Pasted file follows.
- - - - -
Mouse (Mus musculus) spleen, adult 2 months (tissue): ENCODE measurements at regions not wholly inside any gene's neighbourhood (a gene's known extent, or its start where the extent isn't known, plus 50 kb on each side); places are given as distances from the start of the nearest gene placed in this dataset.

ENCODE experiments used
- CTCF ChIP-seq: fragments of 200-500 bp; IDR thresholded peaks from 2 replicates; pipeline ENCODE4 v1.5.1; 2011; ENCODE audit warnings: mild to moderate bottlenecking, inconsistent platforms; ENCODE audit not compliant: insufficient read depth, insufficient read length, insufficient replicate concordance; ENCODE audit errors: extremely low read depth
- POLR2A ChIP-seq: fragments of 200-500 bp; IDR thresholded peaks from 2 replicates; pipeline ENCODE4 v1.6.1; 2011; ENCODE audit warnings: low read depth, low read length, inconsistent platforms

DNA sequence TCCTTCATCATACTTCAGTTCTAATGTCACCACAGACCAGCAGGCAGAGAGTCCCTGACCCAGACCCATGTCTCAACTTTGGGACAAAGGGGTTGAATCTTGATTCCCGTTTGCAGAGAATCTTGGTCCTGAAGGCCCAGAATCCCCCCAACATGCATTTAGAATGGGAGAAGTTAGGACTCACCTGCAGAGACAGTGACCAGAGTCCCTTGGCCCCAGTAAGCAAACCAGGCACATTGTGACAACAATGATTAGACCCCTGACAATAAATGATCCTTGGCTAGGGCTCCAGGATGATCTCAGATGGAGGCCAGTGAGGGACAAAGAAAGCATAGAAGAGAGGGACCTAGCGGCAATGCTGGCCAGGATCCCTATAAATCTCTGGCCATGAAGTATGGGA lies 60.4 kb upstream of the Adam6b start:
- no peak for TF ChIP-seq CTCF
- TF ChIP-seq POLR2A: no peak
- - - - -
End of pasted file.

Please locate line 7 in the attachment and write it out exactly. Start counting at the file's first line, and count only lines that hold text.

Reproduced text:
- TF ChIP-seq POLR2A: no peak